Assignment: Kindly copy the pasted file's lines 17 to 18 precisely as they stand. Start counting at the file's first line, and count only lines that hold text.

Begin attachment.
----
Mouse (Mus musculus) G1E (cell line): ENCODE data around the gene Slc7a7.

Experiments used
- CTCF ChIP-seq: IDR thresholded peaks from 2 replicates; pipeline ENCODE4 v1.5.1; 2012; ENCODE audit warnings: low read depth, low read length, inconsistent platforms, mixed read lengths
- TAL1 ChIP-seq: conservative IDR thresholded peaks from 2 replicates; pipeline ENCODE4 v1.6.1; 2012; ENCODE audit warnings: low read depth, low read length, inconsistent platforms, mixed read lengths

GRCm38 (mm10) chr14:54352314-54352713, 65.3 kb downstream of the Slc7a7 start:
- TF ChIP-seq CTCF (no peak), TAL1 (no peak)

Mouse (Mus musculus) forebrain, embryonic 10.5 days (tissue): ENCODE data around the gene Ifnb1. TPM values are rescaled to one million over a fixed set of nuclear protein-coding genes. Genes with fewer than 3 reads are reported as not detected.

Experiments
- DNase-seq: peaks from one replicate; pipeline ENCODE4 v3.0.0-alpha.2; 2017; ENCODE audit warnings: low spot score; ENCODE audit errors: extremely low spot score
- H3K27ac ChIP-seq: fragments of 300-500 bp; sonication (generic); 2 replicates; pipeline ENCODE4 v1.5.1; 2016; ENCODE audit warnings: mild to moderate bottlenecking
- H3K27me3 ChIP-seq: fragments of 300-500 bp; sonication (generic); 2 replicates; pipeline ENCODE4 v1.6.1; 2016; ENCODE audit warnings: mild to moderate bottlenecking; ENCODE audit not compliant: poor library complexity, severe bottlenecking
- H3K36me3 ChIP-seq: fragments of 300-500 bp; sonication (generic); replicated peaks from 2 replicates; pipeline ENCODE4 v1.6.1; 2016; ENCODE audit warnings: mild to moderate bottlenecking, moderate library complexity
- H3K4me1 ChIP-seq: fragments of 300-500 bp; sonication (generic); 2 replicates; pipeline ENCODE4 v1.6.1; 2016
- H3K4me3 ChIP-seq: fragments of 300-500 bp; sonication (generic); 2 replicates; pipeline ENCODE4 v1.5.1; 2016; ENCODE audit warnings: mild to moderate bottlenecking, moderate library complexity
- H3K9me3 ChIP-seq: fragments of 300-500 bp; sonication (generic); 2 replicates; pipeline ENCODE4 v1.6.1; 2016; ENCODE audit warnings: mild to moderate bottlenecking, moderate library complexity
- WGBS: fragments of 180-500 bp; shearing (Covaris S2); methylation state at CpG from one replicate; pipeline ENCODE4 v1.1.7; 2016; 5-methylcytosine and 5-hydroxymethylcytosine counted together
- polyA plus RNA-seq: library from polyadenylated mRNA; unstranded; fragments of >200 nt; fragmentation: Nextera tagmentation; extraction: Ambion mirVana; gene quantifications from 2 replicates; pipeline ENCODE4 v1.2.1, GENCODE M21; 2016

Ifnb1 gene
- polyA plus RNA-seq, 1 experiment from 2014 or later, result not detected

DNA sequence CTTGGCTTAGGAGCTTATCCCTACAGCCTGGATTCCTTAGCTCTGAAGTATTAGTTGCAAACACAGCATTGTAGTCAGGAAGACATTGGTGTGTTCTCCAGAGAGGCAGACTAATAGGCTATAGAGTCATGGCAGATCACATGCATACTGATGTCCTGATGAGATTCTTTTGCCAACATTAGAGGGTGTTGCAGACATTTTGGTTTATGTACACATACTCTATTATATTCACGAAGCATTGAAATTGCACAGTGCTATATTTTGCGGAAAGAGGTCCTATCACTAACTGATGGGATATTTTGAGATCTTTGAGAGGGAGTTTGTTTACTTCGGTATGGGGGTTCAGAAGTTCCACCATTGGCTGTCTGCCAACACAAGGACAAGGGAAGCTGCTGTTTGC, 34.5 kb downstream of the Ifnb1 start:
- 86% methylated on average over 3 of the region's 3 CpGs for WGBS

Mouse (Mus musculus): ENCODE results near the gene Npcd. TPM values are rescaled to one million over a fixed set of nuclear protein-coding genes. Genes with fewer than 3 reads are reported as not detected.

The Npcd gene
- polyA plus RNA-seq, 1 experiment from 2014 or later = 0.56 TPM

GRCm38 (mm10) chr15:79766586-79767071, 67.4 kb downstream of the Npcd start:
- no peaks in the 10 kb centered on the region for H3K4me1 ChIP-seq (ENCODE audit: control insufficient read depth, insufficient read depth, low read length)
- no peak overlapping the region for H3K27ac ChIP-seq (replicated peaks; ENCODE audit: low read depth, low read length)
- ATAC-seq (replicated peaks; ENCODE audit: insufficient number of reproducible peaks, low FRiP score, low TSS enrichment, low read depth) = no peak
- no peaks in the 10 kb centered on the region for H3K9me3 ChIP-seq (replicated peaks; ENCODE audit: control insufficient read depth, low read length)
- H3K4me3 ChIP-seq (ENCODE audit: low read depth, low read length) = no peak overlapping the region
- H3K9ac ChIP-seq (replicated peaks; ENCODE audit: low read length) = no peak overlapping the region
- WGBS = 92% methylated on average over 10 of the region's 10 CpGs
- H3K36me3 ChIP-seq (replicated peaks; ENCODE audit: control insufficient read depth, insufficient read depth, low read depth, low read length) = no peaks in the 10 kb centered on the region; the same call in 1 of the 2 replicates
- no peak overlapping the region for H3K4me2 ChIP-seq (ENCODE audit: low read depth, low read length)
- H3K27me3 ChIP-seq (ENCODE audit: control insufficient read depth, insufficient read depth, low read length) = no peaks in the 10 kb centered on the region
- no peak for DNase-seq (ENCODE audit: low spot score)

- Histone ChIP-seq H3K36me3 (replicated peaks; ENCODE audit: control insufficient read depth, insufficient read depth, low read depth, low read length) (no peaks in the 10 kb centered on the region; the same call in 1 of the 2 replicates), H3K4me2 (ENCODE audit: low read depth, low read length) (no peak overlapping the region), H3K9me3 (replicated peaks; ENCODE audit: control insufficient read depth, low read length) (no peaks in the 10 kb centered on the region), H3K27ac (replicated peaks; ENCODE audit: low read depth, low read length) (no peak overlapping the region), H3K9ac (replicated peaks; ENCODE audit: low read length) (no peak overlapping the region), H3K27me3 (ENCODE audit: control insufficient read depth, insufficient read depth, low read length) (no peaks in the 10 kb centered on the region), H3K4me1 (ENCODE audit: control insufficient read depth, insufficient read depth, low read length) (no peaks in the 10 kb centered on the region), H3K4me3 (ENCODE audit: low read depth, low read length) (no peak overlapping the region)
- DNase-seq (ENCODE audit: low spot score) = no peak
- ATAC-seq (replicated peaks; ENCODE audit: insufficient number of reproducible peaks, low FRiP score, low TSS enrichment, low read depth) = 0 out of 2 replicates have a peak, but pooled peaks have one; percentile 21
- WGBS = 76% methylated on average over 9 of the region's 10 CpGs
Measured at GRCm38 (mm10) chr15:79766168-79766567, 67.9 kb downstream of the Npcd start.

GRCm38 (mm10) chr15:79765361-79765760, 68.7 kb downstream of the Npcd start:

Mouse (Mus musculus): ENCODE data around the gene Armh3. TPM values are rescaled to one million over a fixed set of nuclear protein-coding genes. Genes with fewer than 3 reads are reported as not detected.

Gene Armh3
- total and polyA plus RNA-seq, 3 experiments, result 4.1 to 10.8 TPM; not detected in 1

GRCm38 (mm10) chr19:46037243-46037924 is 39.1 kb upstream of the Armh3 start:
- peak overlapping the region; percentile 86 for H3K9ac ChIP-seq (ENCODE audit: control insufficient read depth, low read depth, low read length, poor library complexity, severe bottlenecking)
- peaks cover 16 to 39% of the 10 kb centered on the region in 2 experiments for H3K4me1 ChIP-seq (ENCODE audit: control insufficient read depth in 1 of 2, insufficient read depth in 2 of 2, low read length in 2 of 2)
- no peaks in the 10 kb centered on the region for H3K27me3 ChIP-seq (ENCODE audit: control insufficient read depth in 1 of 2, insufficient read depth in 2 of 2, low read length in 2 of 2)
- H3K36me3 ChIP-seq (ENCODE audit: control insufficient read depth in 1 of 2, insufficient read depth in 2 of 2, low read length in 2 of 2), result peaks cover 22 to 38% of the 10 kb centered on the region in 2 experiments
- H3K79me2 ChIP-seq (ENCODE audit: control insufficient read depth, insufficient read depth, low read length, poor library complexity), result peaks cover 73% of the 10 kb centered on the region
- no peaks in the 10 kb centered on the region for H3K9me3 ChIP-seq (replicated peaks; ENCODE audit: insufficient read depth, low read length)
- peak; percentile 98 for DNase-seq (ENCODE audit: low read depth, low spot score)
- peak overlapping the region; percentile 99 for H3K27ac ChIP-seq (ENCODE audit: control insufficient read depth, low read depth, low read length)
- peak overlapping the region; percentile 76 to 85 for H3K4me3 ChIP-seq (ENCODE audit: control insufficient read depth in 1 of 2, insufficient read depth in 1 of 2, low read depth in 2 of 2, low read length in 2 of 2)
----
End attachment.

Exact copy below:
- polyA plus RNA-seq: library from polyadenylated mRNA; unstranded; fragments of >200 nt; fragmentation: Nextera tagmentation; extraction: Ambion mirVana; gene quantifications from 2 replicates; pipeline ENCODE4 v1.2.1, GENCODE M21; 2016

Ifnb1 gene